Image credig: Panasonic

The Panasonic 14mm f/2.5 pancake, a lens that you just don’t hear much about. It doesn’t have the rabid following of either the Lumix 20mm or the Leica 25mm. Despite being the widest of the m4:3 primes, it’s overlooked. And unfairly so.
I’m not calling this a review because I’m going to skip over all the usual crap and just get down to the thoughts I have about this lens, based on my in-the-field experiences with it. So let’s agree from the outset that its feature set is both useful and meaningful. Moving on.

First off, this is a lens that retails cheap and can be found used for an outright bargain. I picked mine up off the m4:3 forums for $150. (When’s the last time you got a good lens for that kind of money?) I hadn’t been planning on buying one. It hadn’t even made my radar and to be honest, I bought it with the thought that, for that kind of money I wouldn’t be out much even if it turned out to be a dog.

But it’s not a dog. Not at all. In fact, it’s a lens that spends a lot of time in my bag. I use it regularly as a landscape & nature lens. But it’s also become one of my standard event lenses, for any situation where I want to capture a sense of the environment around my subjects. Like at the cookout two weeks ago, or the grand opening I attended last Friday.
Asked to describe the 14mm, I’d call it a lens of plenty, in the sense that:

  • it’s plenty wide for my needs, even at an equivalent 28mm
  • it’s plenty fast at f/2.5, even if it is a little slower than my 25mm & 75mm
  • it’s plenty sharp, even shot wide-open

[lens on camera]
It’s also tiny. The m4:3 system has challenged my perception of camera gear since I first started using it, but even after I’d gotten used to an all-around smaller package, the 14mm was surprising. It’s THAT small, barely thicker than the manual focus ring on it. Small enough that I sometimes have a little trouble mounting it to the camera, just because there isn’t a lot of hold onto.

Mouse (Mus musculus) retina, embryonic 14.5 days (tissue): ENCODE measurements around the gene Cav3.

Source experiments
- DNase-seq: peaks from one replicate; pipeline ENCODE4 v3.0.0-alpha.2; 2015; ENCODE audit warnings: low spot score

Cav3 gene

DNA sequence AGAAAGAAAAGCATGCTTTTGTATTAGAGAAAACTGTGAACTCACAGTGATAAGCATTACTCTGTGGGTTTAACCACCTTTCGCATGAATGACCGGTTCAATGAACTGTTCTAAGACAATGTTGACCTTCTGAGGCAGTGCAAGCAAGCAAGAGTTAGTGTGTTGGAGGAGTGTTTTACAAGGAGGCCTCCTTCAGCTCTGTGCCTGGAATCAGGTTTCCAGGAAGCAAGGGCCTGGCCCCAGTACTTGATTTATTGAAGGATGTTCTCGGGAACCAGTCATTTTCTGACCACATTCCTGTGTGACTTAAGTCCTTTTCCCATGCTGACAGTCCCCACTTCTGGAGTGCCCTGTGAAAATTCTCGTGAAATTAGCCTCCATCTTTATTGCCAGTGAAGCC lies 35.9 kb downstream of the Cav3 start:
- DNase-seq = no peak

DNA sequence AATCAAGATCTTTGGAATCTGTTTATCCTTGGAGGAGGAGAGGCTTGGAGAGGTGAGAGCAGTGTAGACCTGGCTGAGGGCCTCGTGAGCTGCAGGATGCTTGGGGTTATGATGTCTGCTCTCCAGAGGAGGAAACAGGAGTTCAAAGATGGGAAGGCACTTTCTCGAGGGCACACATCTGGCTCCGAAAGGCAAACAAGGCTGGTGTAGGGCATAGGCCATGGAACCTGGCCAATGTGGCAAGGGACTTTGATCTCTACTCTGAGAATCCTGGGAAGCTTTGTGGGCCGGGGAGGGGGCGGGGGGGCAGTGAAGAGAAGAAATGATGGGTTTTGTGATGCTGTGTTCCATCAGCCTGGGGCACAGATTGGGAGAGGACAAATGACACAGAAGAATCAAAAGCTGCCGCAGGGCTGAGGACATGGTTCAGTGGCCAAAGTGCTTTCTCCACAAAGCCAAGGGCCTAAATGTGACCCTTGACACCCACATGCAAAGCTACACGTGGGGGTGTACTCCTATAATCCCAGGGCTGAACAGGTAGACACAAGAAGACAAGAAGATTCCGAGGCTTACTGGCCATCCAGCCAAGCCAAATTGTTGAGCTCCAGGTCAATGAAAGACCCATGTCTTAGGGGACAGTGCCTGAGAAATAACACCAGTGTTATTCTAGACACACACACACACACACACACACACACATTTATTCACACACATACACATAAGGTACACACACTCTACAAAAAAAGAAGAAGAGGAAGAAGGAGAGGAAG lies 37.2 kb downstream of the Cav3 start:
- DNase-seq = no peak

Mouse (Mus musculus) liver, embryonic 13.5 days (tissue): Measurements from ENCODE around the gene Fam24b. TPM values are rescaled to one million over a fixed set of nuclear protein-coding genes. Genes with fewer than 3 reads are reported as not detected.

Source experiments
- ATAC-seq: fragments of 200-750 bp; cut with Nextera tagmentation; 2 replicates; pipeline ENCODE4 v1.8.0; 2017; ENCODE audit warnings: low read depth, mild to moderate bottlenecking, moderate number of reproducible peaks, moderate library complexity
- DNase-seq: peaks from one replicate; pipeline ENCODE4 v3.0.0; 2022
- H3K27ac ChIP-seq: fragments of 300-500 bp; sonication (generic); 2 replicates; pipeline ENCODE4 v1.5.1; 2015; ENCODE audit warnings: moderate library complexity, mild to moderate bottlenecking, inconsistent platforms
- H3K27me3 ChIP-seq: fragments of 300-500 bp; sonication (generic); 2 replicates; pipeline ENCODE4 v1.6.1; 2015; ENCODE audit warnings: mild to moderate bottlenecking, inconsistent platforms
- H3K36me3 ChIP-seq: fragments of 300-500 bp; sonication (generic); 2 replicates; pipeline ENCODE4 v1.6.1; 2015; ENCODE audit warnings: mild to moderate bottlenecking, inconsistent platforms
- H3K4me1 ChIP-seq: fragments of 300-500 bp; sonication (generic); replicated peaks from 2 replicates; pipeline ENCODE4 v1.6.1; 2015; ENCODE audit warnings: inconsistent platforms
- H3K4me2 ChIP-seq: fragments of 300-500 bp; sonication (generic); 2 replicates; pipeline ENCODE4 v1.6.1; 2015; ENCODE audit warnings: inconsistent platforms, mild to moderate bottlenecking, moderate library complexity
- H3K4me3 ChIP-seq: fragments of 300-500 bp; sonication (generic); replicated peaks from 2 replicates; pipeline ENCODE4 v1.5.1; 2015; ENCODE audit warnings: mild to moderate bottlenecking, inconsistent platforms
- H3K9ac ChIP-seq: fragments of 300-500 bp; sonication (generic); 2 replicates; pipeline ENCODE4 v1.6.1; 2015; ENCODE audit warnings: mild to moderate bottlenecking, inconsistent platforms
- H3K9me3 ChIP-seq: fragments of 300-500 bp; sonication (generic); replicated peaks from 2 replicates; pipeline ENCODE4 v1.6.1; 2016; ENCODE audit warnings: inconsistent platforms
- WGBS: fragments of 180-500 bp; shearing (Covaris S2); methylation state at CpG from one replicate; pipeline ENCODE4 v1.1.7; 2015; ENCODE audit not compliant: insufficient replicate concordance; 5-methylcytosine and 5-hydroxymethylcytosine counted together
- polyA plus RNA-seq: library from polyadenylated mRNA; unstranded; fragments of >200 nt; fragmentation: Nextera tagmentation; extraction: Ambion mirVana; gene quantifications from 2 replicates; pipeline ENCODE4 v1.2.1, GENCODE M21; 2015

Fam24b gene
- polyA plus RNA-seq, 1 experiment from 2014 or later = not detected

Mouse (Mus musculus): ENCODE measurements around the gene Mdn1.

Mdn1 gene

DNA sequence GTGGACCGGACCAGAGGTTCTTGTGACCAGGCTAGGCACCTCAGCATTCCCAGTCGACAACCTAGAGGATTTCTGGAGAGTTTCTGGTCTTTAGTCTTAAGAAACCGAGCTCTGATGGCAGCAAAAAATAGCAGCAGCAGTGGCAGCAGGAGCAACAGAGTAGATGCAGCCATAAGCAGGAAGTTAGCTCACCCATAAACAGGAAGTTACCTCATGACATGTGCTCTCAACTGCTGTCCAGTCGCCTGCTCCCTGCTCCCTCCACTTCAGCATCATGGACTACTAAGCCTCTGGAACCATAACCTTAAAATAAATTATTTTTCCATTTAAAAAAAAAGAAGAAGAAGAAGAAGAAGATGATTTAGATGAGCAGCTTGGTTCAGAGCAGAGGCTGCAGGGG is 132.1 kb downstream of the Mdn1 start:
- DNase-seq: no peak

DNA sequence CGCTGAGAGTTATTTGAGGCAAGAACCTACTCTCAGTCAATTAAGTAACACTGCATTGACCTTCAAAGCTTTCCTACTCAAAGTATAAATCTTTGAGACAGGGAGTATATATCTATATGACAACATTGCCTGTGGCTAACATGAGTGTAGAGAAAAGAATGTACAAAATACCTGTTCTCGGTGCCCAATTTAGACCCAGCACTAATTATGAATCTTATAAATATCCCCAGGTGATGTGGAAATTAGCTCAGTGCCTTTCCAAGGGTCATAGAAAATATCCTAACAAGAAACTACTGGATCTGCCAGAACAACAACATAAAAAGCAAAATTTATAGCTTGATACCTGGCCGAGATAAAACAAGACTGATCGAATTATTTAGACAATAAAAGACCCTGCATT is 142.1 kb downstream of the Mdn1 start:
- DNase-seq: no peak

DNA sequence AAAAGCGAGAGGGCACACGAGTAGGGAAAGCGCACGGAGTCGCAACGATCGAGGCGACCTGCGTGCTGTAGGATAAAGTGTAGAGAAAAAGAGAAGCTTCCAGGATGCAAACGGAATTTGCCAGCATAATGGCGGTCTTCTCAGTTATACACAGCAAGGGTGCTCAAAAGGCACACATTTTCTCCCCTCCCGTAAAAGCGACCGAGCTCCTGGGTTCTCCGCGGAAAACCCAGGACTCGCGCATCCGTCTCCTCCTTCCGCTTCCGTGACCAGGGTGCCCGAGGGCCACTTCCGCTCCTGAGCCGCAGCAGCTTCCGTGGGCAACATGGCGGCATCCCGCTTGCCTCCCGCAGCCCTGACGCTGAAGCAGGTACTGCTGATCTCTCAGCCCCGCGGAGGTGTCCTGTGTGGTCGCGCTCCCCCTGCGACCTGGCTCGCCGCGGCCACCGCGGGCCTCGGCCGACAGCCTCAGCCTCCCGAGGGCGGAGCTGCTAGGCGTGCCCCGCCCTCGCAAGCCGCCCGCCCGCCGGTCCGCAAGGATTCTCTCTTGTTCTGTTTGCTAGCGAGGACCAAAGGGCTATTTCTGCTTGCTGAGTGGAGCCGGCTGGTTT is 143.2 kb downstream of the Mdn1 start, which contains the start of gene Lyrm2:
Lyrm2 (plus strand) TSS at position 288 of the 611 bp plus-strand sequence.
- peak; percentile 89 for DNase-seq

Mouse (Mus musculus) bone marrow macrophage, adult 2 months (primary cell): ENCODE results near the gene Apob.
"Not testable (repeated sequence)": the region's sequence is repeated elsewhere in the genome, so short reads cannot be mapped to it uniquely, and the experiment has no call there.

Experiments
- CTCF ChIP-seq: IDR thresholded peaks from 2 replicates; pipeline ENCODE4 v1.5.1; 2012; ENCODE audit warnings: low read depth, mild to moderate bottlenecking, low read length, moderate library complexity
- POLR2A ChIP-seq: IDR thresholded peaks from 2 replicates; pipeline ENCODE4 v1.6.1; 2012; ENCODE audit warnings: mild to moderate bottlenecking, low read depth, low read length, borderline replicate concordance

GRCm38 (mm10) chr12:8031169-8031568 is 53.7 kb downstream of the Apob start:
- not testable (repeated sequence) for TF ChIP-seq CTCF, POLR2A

But this works in my favor. Out in the field it’s essentially weightless, but more importantly it’s completely unobtrusive. That’s the quality that makes it perfect for event & street shooting. I can get my shot without attracting much notice. Yes, people still see when I raise the camera, but I think they dismiss it when they notice – even sub-consciously – the lack of any proper-looking lens. There’s psychology at work here; people are used to honking f/2.8 zooms and white 70-200s and, in their absence, seem to feel less threatened, or singled-out.
Here’s a small sample of images, covering the situations I’ve mentioned above:

The young, hip, and artistic congregate in The Vintage Theater, Entertainment Venue, & Cafe on Spruce Street in downtown Scranton.  Friday, 14 September 2012, marked The Vintage's grand opening at their new location.

Early autumn sunrise at Fords Pond on the morning of 15 September 2012. This under-rated, somewhat unlikely little lens has become something of a workhorse in my kit. I actively reach for it, I work with it, and I’ve developed a good respect for what it can do. And since nobody else seems to be talking about it, I figured I would.

Brent Pennington is a freelance photographer and the driving force behind The Roving Photographer. When he\’s not working with portraiture or promotional clients, he’s usually in the field, hiking, or kayaking in pursuit of nature and wildlife shots.

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